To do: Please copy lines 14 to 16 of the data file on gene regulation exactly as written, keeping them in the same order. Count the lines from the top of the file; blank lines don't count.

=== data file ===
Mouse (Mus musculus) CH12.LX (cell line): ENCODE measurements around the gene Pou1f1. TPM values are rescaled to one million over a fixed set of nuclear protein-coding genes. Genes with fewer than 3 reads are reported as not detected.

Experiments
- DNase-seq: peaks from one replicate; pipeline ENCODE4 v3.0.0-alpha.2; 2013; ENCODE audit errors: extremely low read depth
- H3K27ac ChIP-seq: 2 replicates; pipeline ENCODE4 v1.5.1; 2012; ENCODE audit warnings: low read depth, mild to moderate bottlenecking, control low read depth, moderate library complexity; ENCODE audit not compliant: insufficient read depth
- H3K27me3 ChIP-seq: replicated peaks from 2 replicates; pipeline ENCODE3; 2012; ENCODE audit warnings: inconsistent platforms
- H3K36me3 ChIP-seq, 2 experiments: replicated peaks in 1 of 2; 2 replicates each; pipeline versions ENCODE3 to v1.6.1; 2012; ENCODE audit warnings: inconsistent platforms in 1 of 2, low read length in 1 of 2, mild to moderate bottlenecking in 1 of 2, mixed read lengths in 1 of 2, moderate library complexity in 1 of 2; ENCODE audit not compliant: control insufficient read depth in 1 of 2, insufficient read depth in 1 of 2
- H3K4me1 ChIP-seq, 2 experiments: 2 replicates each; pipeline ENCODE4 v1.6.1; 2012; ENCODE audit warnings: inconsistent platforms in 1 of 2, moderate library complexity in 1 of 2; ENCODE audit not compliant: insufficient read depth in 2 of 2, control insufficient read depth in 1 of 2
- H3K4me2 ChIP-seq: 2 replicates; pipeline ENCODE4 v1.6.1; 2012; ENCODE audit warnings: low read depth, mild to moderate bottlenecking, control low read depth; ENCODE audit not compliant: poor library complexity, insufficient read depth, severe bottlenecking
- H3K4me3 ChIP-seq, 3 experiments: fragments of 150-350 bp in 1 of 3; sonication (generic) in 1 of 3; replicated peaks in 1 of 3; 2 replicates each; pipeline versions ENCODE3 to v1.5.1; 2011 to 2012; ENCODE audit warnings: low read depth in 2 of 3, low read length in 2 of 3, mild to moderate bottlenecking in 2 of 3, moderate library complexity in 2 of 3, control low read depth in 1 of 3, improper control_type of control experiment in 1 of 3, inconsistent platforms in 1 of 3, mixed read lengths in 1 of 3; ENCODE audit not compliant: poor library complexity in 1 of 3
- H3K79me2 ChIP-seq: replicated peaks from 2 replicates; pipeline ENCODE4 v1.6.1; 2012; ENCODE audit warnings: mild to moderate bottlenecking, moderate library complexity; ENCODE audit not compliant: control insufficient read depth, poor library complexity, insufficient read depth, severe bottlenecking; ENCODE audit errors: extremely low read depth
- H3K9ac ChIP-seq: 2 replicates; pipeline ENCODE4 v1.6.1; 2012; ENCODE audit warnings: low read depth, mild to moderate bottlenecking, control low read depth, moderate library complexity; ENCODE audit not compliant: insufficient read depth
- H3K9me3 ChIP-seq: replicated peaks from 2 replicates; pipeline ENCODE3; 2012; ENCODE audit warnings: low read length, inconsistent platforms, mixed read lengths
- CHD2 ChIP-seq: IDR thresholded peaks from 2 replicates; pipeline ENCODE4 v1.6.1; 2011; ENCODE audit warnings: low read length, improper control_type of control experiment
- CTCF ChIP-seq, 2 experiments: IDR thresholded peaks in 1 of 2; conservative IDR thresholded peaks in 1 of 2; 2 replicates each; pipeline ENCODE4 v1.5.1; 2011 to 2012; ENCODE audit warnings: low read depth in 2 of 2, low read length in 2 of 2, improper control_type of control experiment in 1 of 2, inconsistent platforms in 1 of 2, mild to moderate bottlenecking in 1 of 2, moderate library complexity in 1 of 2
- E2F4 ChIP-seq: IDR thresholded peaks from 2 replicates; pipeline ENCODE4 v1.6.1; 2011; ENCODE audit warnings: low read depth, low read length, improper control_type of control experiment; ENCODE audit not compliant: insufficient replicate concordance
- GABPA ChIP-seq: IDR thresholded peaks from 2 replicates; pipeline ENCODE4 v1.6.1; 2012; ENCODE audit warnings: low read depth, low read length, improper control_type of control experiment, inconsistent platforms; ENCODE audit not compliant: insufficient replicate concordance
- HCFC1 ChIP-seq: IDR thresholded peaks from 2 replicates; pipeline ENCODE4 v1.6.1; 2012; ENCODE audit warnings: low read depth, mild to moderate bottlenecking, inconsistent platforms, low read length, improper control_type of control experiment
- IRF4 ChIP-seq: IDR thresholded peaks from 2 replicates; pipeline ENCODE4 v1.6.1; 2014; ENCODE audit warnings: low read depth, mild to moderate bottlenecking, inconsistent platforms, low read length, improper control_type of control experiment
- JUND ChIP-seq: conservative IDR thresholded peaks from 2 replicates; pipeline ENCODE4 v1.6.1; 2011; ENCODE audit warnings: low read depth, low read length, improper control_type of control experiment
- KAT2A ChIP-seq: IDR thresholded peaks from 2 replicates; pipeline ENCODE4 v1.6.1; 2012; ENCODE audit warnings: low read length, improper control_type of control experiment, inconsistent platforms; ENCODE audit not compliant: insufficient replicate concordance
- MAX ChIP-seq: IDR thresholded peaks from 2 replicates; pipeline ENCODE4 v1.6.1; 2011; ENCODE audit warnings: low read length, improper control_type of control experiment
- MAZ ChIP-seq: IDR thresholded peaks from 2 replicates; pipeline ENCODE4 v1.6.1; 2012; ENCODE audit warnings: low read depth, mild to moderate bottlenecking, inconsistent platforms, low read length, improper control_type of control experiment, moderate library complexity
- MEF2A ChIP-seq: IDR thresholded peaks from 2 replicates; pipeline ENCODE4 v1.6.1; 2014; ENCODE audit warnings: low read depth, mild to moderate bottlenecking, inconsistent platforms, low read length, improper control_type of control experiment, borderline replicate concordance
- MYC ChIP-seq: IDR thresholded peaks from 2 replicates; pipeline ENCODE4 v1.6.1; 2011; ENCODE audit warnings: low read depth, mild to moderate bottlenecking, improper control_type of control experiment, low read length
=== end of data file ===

- CTCF ChIP-seq, 2 experiments: IDR thresholded peaks in 1 of 2; conservative IDR thresholded peaks in 1 of 2; 2 replicates each; pipeline ENCODE4 v1.5.1; 2011 to 2012; ENCODE audit warnings: low read depth in 2 of 2, low read length in 2 of 2, improper control_type of control experiment in 1 of 2, inconsistent platforms in 1 of 2, mild to moderate bottlenecking in 1 of 2, moderate library complexity in 1 of 2
- E2F4 ChIP-seq: IDR thresholded peaks from 2 replicates; pipeline ENCODE4 v1.6.1; 2011; ENCODE audit warnings: low read depth, low read length, improper control_type of control experiment; ENCODE audit not compliant: insufficient replicate concordance
- GABPA ChIP-seq: IDR thresholded peaks from 2 replicates; pipeline ENCODE4 v1.6.1; 2012; ENCODE audit warnings: low read depth, low read length, improper control_type of control experiment, inconsistent platforms; ENCODE audit not compliant: insufficient replicate concordance